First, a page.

Year 1 Non-fiction Unit 1 – Labels, lists and captions
Complete teaching sequence
Note: Children working significantly above or below age-related expectations will need differentiated support, which may include tracking forward or back in terms of learning objectives. EAL learners should be expected to work within the overall expectations for their year group. For further advice see the progression strands and hyperlinks to useful sources of practical support.
Phase 1: Practical work; information finding; talk for writing (1 day)
- Introduce this work in the context of setting up a classroom display, perhaps as part of the settling-in process at the beginning of term. Use the classroom environment by having one-word and longer labels and lists relating to classroom routines prominently displayed, and refer to them whenever possible. Encourage children to participate, for example by writing their own names under the headings School dinners or Packed lunches.
- Ask children to bring in objects for a classroom display (possibly linked to another curriculum area), for example on favourite toys or pictures of themselves as babies. Give time for general discussion of display and objects, building confidence and extending vocabulary. Record and display any good words for future reference.
- Children can say what the purposes of lists and labels in the classroom are.
Phase 2: Listening; reading; analysis and discussion (2 days)
- Show children some objects or pictures for the display with captions already written, or pictures and captions in a book. Read and discuss. Show children how some captions just tell you what the object is while others give additional information. Demonstrate application of reading strategies and encourage children to count the number of words in the sentence and notice capital letters and full stops.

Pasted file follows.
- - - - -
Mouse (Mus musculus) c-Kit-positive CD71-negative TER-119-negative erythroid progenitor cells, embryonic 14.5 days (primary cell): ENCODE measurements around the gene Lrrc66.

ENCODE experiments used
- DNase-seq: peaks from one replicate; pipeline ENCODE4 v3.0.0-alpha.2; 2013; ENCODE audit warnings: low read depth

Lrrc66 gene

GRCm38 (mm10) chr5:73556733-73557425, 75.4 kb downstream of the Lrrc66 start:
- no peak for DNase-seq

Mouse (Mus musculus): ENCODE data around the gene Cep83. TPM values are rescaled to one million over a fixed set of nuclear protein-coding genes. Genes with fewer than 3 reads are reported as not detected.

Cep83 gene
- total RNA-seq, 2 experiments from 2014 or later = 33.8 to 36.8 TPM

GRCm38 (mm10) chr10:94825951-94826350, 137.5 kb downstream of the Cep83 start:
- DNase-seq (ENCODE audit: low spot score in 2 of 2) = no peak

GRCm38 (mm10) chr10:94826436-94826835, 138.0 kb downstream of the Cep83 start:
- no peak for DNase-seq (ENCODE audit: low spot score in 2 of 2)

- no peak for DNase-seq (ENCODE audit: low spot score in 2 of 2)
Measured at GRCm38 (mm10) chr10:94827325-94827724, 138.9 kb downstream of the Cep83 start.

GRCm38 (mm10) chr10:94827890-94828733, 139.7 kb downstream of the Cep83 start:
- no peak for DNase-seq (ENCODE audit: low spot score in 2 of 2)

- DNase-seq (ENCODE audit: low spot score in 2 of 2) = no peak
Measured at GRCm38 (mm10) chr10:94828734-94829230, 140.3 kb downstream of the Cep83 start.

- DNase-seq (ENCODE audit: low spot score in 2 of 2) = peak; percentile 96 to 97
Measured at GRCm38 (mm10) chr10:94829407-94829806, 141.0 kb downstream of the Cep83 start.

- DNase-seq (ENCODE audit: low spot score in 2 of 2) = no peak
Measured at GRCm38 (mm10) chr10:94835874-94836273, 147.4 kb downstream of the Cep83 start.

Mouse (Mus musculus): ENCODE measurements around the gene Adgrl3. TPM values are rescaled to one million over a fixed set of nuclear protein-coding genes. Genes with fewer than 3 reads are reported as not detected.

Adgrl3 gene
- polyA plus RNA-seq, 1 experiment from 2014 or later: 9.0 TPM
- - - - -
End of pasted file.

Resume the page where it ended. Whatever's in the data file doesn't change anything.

- Show children an object or picture for the display and ask them to discuss it in pairs or small groups. Ask them to give you a caption to describe the object, speaking in a sentence; support them if necessary in formulating a complete single sentence. Repeat the sentence counting the words. Repeat for other objects, giving children practice in thinking of a sentence caption, saying it to a partner and counting the words before trying it out on the whole class.
- Children can give a complete sentence as a caption for an object or picture.
Phase 3: Discussion; shared and guided writing; independent work (2 days)
- Demonstrate how to write sentence captions, showing children how to rehearse them by saying them first and counting the words. Focus on checking that each sentence makes sense and is a complete thought. Emphasise the use of a capital letter to start and full stop to end. Make sure that some sentences extend over two lines so that children are clear about the difference between line and sentence. If appropriate, ask children to help you spell words phonetically when writing, but emphasis here should be on the concept of a sentence.
- Ask children to formulate and rehearse sentence captions with partners about their own objects or pictures. Listen and support where necessary. Scribe some examples, asking children to help with spellings and tell you where to put capitals and full stops. Give children whiteboards, ask them to write sentence captions and give feedback. Encourage more-able children to give extra information where appropriate.
- Children write a caption for an object or picture in a complete sentence with a capital letter and full stop.